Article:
Rooted: Family Style, An Experimental Trial for Educational Dishware / by Sara Snyder

I've been working on a project about the complexities and complications of the recent farm-to-table movement. I get it, it's a counterculture to the over-processed crap we've been consuming for decades along with the innate disconnect to an apple growing on a tree. But, most of our origin-based understanding only links back to the farm.  So, I began to question, "What comes before the farm?" and a fascinating story of heritage and selection revealed themselves. 

Ironically, humans have altered the origins of our foods for centuries. Part of what I had to figure out was the way we have cultivated these plants to fit our needs and how to communicate these complicated techniques in a friendly manner.  I did not instantly land on dishware, instead focusing on a tablecloth or placemat. The goal was to connect with diners where they were and find a way that allowed for personal exploration in developing hierarchies.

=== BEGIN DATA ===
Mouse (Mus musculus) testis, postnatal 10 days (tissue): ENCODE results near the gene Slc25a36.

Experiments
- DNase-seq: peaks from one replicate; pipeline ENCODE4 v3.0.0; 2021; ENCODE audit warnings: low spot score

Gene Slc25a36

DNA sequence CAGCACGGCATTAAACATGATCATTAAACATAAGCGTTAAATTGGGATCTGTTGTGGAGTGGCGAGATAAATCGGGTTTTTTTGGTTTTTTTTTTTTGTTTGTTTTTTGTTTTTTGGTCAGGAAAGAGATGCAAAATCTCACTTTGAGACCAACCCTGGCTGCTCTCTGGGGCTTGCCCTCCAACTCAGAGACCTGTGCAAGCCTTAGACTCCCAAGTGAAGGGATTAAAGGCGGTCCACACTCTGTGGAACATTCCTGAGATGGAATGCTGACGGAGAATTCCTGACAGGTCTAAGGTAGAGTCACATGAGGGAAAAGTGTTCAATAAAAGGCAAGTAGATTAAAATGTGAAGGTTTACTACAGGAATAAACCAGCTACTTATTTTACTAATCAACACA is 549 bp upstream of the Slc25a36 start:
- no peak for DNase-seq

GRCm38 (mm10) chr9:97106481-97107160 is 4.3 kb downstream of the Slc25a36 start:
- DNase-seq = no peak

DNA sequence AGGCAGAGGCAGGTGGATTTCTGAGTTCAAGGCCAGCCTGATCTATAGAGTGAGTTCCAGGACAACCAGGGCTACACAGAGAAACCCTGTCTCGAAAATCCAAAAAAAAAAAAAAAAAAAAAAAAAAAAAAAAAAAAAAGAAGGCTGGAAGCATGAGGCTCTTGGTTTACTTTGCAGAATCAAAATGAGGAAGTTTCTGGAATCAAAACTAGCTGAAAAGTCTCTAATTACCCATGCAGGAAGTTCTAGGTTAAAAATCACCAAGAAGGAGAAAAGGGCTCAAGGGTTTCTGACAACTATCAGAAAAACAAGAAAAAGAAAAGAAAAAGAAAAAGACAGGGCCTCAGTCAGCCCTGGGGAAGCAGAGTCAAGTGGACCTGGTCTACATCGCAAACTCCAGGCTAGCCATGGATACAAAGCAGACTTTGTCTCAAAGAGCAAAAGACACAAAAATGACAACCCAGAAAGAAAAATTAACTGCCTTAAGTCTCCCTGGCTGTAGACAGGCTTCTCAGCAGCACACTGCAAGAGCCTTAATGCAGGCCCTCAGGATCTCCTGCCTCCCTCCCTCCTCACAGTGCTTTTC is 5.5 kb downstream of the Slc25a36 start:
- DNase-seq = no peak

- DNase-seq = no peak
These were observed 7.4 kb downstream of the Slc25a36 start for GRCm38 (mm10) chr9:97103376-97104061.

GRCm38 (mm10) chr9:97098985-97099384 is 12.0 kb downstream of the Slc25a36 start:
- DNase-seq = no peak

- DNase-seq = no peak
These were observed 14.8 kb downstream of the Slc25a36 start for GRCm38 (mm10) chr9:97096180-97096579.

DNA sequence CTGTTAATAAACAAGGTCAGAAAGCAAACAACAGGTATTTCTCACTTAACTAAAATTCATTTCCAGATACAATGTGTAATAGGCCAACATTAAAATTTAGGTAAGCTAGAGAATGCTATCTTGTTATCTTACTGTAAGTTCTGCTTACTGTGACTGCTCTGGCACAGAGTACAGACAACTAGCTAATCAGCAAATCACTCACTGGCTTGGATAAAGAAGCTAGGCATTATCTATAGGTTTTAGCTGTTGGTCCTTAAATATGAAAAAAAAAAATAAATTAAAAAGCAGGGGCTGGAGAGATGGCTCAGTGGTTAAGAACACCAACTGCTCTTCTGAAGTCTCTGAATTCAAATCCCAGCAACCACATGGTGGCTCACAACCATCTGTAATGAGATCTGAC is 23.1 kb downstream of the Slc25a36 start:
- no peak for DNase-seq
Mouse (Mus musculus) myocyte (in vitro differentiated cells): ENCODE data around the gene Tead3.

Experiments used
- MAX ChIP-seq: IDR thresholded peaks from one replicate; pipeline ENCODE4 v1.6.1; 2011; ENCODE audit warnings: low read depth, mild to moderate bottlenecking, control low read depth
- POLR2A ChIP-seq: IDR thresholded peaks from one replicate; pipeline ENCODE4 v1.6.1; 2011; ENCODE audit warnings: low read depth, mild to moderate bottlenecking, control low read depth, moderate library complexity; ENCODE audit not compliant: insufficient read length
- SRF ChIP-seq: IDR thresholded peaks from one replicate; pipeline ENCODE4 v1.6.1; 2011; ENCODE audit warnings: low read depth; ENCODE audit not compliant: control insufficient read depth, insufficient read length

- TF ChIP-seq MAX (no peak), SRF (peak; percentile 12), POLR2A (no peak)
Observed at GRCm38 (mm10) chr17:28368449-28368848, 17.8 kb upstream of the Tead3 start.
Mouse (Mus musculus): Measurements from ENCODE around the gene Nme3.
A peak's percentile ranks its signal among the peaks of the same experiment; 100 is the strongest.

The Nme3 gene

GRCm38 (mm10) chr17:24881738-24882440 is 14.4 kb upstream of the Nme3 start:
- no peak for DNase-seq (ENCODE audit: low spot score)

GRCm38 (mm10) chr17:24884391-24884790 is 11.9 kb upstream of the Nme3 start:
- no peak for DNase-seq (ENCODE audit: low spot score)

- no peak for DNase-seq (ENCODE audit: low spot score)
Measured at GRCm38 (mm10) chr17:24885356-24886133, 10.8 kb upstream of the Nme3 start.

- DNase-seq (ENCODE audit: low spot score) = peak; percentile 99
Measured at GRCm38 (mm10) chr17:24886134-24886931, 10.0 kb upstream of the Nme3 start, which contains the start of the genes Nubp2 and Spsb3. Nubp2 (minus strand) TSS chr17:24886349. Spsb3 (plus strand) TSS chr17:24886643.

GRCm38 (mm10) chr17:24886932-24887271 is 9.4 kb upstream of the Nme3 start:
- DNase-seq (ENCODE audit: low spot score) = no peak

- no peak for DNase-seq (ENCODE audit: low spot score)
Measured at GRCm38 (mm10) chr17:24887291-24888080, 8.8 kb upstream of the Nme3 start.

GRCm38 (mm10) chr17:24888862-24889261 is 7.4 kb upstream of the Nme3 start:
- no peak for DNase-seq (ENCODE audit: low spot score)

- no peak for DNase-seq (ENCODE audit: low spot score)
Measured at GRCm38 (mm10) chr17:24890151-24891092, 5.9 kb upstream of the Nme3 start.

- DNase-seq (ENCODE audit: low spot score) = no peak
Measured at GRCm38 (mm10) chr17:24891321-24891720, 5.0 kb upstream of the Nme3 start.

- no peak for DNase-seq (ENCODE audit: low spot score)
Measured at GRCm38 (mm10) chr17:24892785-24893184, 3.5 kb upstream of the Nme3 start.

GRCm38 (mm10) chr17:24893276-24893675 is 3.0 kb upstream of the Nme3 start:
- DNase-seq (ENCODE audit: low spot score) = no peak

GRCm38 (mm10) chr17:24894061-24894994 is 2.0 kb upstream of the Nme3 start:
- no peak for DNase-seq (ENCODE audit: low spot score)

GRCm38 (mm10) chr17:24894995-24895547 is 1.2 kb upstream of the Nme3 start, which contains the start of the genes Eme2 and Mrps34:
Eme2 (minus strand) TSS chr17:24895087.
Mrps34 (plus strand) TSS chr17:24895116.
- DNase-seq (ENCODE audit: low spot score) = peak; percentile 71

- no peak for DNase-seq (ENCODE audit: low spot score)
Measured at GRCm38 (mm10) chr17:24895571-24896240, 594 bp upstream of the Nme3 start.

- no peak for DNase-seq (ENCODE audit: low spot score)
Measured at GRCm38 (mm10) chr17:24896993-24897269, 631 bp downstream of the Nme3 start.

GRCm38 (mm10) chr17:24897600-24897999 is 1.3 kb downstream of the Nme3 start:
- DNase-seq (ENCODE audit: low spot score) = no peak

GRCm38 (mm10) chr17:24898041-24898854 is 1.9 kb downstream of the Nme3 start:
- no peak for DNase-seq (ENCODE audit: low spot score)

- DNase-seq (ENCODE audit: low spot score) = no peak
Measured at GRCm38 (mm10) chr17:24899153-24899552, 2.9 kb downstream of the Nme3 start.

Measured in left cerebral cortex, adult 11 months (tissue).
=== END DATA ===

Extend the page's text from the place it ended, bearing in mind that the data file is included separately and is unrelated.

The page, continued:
Click through to the powerpoint to see the original ideations of this project. 

The idea of the project was to combine the overlapping narratives of breeding methods, an obsession with our food's heritage and the judgement of certain companies who use these methods for good and bad. In the prototype that you see below, I used the tomato as a baseline, since the story is rich in context since humans, both mega-companies and small farmers, have altered the varies breeds of this crop. The year the varietal arrived on the scene can be found on the bottom of the plate. 

I'm hoping diners will enjoy gorgeous dishware that sparks a conversation around the table.

For the next phase of this project, I'll be looking to add a more cohesive "map" to show the ways that the altered crops are related. Still brainstorming about the best way to do this while incorporating it into a larger project. 

Lots to go, but plenty done and discovered.